Kansas needs better lobbying laws

Recent scandals, out-of-control spending and ongoing fiscal crises have all boosted interest in lobbying. Much of the new interest, understandably, is targeted on Washington, D.C. More scrutiny should trickle down to states that need it, such as Kansas.

Overall, Kansas ranked a disappointing 42nd among states in lobbying transparency with a score of 41.9 percent, according to State-Level Lobbying and Taxpayers. This recent study examined both state lobbying-disclosure laws and accessibility to the disclosed information.

In terms of lobbying-disclosure laws, Kansas ranked 44th with a score of 37.8 percent. In all, 37 different aspects of Kansas’ lobbying laws were examined, including the breadth of registration for lobbying activities, the degree of reporting required, and exemptions for government. Kansas’ laws achieved only 14 of the 37 components analyzed. The state’s disclosure laws need to be broadened and deepened, but that alone is not sufficient.

The study also looked at the accessibility of the information for interested citizens, legislators and journalists. After all, it’s not enough simply to require lobbying activities to be disclosed. The information must be accessible in a timely and clear manner. A total of 22 components of accessibility were analyzed, including whether current and historical data was available and its level of detail.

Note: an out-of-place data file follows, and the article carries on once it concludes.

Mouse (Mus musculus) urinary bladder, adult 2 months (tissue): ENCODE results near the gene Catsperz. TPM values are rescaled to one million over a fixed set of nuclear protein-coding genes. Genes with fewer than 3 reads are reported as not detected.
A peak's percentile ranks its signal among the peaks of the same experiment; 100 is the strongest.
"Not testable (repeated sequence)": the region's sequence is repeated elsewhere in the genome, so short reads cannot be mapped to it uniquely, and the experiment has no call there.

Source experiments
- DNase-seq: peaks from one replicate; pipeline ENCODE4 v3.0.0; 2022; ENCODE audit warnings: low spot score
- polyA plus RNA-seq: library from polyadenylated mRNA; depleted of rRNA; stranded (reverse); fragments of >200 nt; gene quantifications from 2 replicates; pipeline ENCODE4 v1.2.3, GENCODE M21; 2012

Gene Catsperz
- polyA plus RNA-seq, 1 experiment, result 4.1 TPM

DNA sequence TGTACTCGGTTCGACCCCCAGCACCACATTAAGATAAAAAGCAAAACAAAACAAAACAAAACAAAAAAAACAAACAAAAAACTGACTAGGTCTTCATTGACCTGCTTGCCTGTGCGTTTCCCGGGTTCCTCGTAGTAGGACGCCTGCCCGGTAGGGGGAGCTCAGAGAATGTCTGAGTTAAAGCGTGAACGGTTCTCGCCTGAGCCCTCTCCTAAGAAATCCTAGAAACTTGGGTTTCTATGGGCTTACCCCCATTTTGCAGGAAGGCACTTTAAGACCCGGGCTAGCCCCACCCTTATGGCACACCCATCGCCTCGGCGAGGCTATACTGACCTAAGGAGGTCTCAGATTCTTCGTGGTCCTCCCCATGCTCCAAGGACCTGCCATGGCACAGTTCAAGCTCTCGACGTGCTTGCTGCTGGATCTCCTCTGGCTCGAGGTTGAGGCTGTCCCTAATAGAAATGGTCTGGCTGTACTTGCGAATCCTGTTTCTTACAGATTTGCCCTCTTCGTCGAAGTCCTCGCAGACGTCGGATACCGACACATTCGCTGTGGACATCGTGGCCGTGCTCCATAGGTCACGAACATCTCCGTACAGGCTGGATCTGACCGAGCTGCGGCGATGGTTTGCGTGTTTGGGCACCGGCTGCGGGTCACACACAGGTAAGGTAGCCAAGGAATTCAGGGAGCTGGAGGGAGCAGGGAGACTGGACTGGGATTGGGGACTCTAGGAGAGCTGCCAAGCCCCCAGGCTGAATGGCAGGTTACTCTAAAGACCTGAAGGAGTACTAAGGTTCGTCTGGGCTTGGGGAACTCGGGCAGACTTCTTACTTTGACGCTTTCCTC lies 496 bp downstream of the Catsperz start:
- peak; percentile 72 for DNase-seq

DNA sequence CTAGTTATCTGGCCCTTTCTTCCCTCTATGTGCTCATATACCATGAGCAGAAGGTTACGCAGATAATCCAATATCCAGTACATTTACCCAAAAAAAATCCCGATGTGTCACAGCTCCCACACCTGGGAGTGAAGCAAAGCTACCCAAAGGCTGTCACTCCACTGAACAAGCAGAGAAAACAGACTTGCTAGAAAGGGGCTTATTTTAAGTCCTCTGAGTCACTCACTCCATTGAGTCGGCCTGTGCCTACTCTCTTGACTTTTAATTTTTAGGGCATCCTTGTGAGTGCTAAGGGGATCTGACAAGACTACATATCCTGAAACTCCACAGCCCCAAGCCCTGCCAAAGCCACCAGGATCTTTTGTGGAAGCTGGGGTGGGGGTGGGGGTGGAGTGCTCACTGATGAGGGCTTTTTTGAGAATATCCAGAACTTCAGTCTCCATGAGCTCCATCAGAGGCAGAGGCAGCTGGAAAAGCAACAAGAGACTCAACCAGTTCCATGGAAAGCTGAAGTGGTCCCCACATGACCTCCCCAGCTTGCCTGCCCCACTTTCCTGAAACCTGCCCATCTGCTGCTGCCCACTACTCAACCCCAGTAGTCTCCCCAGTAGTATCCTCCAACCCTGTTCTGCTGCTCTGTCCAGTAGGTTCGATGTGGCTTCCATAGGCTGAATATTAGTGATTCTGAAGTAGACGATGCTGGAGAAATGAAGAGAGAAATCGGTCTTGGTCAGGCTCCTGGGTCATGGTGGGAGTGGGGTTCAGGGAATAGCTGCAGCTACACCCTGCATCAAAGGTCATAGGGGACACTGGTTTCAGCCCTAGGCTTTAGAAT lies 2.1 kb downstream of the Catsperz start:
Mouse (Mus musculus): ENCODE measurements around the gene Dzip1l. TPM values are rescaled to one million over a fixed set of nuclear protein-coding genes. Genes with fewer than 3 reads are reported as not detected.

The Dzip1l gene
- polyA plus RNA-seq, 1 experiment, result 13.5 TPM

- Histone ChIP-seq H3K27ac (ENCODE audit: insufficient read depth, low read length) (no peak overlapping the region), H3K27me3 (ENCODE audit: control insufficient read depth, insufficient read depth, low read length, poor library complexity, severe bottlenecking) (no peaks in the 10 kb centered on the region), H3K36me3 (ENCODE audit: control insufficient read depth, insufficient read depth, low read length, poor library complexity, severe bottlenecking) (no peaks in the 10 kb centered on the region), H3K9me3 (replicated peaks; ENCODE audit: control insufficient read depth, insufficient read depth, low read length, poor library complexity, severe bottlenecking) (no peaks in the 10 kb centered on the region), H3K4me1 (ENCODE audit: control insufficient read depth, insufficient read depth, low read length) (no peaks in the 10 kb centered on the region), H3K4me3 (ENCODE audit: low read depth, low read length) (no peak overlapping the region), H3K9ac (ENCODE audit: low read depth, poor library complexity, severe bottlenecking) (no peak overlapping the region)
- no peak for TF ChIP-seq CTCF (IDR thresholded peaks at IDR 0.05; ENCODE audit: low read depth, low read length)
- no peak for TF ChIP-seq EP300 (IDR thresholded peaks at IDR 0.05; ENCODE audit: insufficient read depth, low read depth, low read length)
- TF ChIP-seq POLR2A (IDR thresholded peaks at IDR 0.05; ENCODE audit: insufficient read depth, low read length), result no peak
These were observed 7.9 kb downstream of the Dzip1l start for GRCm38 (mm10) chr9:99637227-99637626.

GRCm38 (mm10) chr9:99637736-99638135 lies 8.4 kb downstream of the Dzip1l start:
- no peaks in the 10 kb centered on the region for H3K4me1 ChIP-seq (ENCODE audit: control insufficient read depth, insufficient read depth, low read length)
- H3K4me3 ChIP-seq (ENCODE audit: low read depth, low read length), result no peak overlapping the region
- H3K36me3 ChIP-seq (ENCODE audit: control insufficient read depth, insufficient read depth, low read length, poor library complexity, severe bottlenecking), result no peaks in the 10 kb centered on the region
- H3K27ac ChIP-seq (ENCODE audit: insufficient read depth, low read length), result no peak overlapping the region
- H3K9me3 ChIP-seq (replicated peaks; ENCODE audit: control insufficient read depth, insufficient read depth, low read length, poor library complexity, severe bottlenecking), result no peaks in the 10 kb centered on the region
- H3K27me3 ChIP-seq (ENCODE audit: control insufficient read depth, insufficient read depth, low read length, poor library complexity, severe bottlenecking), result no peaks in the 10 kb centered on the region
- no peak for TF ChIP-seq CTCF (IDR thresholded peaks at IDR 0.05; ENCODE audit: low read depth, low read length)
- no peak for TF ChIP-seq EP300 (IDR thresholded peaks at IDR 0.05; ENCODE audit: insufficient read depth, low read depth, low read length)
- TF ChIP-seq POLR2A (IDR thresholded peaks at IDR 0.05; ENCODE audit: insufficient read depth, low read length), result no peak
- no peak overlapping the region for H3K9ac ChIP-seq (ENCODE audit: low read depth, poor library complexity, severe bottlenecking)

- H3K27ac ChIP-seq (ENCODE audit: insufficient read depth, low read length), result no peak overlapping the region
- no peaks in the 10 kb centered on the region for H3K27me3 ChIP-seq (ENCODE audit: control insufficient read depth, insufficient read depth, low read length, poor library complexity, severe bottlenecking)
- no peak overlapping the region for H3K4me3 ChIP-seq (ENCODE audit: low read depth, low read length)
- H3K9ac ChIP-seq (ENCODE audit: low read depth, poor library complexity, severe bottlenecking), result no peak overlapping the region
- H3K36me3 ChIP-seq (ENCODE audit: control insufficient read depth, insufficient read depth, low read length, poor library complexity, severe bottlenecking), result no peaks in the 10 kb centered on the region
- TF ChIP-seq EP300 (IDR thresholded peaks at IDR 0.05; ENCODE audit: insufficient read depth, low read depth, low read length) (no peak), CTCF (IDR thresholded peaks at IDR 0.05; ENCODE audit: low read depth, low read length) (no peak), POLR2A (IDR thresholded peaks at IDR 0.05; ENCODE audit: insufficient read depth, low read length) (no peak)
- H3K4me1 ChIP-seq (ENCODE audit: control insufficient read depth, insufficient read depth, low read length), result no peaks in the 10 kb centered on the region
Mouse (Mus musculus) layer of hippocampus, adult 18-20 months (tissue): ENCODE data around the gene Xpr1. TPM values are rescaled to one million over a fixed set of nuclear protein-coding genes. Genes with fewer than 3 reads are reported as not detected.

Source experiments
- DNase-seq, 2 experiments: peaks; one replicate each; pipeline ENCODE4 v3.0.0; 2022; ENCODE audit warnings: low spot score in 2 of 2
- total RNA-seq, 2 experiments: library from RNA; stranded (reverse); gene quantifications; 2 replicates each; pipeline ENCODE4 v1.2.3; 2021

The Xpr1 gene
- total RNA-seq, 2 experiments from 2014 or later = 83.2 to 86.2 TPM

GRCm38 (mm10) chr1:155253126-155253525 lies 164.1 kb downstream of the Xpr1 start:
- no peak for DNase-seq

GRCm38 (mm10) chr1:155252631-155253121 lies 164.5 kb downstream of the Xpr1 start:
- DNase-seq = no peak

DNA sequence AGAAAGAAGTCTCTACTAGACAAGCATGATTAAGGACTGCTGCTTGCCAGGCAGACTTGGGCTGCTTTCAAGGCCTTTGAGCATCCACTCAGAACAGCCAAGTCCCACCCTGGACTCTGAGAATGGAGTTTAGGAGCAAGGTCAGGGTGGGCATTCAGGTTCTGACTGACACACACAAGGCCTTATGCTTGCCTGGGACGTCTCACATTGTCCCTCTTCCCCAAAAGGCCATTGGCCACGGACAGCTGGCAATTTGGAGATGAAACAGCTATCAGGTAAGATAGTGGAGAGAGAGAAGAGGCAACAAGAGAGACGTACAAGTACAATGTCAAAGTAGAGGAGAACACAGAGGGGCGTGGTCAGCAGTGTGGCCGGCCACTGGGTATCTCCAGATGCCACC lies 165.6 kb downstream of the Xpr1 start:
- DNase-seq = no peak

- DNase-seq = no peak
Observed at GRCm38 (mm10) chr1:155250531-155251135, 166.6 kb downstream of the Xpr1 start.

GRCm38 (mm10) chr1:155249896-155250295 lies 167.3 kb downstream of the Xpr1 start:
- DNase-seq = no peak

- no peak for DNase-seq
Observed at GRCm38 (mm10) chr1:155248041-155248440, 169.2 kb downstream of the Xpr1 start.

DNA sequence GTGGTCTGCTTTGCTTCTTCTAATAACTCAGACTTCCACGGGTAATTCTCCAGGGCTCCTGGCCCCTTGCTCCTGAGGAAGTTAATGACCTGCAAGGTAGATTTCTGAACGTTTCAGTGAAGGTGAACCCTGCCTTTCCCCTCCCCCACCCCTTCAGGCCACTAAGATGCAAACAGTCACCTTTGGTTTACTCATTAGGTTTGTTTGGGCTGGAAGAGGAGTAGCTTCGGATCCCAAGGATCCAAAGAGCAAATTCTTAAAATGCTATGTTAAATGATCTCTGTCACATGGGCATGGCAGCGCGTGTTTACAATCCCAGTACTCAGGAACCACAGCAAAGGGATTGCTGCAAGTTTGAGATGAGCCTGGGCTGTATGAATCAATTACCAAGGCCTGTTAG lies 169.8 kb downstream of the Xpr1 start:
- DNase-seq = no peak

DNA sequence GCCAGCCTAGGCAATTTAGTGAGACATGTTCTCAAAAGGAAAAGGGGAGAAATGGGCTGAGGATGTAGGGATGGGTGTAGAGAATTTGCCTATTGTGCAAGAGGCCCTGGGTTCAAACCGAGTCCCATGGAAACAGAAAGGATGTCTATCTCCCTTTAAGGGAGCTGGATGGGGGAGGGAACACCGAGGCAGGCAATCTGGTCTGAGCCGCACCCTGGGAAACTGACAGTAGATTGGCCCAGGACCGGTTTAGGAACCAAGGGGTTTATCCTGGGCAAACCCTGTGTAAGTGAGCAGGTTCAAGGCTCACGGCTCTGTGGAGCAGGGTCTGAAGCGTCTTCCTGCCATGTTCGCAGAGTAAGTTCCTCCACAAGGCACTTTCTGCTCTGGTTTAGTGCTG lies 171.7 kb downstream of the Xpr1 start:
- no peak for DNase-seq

The study also assessed how users could sort and analyze data by different criteria, and rated the accessibility of the website. Kansas received a score of 10.1 out of the 22 criteria, ranking it 23rd in the nation.

But the state’s problems go beyond disclosure and accessibility.

Like other states, Kansas does not subject all lobbying to the same standards. Some lobbying is conducted and funded by private interests. The state requires individuals in the private sector to register and report their lobbying activities but exempts certain people in the public sector, even though they pursue the same lobbying activities, with taxpayers footing the bill.

For example, Kansas exempts the governor’s office, the executive branch, the legislative branch and government agencies from registering for lobbying activity. In addition, government agencies are not required to disclose to the same extent as lobbyists, even if they are undertaking the same lobbying activity.

State-level lobbying is not theoretical, nor merely a subject for argument. Key legislation hangs in the balance, and a great deal of money is involved. In January 2010 alone, more than $128,000 was spent in Topeka on lobbying — not exactly chump change and certainly more than enough to warrant attention from legislators in pursuit of reform.

Kansas, like many other states, could stand improvement on all counts, particularly its disclosure laws. Such reform will improve the behavior of lobbyists and enforce greater discipline on the lobbying process. By expanding transparency and enforcing a single standard, Kansas also can improve government and set an example for states across the nation.

Jason Clemens is director of research and Julie Kaszton is a policy fellow at the Pacific Research Institute, a California-based free-market think tank.

Nothing contained in this blog is to be construed as necessarily reflecting the views of the Pacific Research Institute or as an attempt to thwart or aid the passage of any legislation.

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